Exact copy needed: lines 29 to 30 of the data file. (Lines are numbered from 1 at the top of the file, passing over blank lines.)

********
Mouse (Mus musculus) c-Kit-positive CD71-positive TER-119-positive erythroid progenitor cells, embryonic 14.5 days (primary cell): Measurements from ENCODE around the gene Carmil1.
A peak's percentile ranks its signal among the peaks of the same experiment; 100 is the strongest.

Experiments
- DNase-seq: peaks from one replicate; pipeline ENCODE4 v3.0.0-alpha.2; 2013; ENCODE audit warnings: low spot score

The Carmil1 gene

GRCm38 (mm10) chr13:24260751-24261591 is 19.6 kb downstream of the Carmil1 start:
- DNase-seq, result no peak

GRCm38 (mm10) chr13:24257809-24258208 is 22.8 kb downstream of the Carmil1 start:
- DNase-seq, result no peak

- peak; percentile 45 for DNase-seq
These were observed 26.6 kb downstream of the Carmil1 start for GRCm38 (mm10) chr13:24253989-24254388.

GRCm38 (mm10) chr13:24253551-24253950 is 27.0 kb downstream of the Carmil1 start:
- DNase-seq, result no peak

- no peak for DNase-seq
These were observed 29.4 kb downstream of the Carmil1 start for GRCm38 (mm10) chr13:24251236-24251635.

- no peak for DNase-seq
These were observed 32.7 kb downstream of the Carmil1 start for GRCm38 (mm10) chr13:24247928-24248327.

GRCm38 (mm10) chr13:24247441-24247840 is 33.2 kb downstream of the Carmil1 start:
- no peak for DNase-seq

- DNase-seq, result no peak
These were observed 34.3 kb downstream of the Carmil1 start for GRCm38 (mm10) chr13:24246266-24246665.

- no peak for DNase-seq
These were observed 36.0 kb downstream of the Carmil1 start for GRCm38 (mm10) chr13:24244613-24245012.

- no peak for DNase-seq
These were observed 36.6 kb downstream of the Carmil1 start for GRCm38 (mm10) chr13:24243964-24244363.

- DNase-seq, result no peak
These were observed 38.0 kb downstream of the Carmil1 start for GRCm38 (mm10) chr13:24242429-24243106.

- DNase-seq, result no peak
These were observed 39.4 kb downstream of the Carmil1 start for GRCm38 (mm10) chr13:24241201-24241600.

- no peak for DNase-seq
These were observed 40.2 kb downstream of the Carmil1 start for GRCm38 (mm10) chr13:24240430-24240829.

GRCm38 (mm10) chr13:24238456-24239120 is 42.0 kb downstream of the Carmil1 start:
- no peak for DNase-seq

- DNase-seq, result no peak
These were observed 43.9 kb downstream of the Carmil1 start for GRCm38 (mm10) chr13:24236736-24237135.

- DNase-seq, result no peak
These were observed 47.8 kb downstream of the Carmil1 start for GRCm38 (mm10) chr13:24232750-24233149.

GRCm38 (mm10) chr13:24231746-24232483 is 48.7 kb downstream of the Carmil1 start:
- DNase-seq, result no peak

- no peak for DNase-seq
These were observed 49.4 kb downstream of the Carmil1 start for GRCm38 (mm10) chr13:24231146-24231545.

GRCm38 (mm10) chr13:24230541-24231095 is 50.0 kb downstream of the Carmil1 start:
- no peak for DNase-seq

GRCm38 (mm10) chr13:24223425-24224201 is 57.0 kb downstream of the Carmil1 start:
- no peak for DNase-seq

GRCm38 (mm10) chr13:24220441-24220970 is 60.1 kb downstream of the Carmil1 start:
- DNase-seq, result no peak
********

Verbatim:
These were observed 39.4 kb downstream of the Carmil1 start for GRCm38 (mm10) chr13:24241201-24241600.

- no peak for DNase-seq